History of the Isle of Man

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The Isle of Man became separated from Britain and Ireland by about 8000 BC. It appears that colonisation took place by sea sometime before 6500 BC.[1] The island has been visited by various raiders and trading peoples over the years. After being settled by people from Ireland in the first millennium, the Isle of Man was subject first to Christianity and then to raids by Vikings from Norway. After becoming subject to suzerainty to Norway as part of the Kingdom of Mann and the Isles, the Isle of Man later became a possession of the Scottish and then English crowns.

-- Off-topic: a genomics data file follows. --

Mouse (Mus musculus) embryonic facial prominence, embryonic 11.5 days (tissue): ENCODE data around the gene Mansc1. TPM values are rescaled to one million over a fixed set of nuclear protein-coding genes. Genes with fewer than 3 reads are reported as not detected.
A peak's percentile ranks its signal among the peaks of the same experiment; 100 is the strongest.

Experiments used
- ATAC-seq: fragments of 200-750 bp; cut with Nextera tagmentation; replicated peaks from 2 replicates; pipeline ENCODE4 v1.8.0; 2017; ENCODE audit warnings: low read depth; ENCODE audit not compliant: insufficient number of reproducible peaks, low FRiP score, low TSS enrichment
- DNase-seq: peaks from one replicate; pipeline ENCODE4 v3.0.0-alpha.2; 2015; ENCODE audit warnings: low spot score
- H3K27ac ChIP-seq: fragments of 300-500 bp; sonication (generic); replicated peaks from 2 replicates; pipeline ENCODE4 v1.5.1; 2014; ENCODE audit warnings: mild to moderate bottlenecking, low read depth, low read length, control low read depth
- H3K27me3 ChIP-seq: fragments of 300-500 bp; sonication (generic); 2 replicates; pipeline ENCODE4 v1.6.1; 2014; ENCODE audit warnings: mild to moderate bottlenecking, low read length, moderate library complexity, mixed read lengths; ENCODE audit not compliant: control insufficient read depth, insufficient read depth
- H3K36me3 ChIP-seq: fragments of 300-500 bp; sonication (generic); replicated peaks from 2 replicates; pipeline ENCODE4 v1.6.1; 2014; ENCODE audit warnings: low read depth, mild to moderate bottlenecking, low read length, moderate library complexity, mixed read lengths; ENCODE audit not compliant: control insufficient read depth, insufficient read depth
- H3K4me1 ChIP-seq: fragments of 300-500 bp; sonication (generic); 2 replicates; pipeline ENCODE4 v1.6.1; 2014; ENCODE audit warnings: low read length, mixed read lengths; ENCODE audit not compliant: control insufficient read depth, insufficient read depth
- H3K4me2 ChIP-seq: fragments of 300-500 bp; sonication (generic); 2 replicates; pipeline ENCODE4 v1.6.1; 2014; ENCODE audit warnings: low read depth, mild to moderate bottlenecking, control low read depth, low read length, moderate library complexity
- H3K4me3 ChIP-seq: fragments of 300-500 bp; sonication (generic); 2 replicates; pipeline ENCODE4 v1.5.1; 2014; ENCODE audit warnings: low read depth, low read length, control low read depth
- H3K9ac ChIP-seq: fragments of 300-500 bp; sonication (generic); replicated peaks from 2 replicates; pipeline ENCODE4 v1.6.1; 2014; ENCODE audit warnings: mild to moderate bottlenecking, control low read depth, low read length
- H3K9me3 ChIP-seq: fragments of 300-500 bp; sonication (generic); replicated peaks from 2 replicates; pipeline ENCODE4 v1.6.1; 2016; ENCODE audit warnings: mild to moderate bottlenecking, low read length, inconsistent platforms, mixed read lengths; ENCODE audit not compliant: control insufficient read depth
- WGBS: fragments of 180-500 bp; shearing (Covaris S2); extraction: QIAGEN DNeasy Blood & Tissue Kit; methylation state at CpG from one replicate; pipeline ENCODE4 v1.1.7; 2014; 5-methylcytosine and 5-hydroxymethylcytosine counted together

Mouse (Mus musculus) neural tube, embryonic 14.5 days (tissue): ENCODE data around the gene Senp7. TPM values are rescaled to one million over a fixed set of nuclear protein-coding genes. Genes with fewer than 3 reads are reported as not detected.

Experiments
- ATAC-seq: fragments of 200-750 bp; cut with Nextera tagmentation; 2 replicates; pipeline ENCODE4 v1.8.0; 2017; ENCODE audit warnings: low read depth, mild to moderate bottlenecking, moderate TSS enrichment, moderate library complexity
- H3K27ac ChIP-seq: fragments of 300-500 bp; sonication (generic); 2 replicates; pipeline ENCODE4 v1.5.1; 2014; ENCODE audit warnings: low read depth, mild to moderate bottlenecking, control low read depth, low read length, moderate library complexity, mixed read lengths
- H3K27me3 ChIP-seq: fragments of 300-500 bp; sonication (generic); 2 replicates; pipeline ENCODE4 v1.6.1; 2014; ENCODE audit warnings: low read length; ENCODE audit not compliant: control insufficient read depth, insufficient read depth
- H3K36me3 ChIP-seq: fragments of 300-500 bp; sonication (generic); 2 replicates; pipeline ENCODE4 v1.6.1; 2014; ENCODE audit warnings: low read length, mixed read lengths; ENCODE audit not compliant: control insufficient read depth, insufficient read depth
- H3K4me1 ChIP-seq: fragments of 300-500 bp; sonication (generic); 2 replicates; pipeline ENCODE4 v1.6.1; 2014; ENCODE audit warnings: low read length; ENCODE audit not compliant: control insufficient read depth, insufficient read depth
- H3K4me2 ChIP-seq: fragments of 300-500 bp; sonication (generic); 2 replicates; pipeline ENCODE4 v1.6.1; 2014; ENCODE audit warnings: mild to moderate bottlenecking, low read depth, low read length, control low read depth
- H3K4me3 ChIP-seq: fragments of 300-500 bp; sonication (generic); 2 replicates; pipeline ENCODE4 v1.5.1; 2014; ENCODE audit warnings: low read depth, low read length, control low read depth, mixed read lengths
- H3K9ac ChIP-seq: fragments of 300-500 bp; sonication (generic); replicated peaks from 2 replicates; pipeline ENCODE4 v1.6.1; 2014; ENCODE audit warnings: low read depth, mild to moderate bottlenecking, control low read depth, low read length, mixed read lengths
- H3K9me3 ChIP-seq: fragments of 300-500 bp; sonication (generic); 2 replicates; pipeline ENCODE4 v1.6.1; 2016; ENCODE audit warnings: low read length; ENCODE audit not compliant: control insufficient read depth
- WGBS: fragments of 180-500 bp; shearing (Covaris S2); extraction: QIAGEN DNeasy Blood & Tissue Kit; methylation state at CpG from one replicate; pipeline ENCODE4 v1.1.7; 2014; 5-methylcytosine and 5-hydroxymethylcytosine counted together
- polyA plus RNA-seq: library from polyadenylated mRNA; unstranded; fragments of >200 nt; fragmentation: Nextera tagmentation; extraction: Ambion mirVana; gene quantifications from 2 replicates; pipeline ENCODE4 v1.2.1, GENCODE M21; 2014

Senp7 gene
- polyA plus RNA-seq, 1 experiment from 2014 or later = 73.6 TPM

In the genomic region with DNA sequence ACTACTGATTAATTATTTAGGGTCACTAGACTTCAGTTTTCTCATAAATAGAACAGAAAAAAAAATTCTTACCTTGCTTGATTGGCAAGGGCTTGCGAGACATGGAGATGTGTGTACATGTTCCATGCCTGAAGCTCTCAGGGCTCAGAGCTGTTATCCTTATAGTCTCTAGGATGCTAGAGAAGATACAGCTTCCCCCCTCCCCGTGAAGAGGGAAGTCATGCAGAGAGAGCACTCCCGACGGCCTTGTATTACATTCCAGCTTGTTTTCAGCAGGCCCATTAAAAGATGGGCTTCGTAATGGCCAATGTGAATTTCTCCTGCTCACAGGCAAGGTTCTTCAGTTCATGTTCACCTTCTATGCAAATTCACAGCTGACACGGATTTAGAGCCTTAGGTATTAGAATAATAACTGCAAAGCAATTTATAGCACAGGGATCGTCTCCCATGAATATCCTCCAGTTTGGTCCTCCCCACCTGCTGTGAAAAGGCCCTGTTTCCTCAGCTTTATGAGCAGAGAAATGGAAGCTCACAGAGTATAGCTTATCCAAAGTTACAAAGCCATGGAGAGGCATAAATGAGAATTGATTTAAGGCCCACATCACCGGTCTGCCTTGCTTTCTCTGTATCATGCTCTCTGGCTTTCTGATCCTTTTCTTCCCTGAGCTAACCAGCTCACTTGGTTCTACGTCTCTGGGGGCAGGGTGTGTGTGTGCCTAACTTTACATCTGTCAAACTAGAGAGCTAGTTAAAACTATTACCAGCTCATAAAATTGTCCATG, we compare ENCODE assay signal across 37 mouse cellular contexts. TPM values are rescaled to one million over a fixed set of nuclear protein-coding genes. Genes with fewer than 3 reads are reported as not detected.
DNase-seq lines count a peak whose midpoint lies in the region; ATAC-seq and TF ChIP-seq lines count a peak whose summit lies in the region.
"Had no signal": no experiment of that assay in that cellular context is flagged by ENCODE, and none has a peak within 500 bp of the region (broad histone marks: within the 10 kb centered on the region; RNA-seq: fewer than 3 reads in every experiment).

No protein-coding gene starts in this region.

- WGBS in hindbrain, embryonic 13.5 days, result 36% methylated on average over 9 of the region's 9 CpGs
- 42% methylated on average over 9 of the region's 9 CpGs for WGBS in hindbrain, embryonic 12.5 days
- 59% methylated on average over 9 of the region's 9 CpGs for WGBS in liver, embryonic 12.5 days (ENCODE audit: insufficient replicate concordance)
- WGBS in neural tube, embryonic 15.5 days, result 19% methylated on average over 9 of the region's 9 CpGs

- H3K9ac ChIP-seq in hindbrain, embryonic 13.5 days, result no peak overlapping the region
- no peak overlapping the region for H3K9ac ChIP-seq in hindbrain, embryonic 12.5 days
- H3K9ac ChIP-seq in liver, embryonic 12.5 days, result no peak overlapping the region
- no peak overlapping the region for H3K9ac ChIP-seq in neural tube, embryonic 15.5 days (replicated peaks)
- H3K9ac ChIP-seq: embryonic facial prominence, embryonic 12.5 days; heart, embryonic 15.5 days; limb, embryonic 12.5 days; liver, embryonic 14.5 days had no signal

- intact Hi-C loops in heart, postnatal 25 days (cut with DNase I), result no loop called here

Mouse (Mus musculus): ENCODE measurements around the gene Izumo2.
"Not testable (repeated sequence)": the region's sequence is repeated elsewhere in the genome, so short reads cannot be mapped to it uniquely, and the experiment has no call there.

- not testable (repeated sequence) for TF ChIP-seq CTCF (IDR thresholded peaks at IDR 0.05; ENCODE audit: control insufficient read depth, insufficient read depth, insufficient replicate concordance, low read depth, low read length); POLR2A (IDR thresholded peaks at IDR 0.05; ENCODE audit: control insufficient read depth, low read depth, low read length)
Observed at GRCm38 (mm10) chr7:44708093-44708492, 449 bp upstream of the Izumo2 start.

Since 1866, the Isle of Man has been a Crown Dependency and has democratic self-government.

Contents

Prehistory

Mesolithic

The Isle of Mann effectively became an island around 8,500 years ago when rising sea levels caused by the melting glaciers cut Mesolithic Britain off from continental Europe for the last time. A land bridge had existed between the Isle of Man and Cumbria prior to this date, although the location and opening of the land-bridge remains poorly understood.[2]

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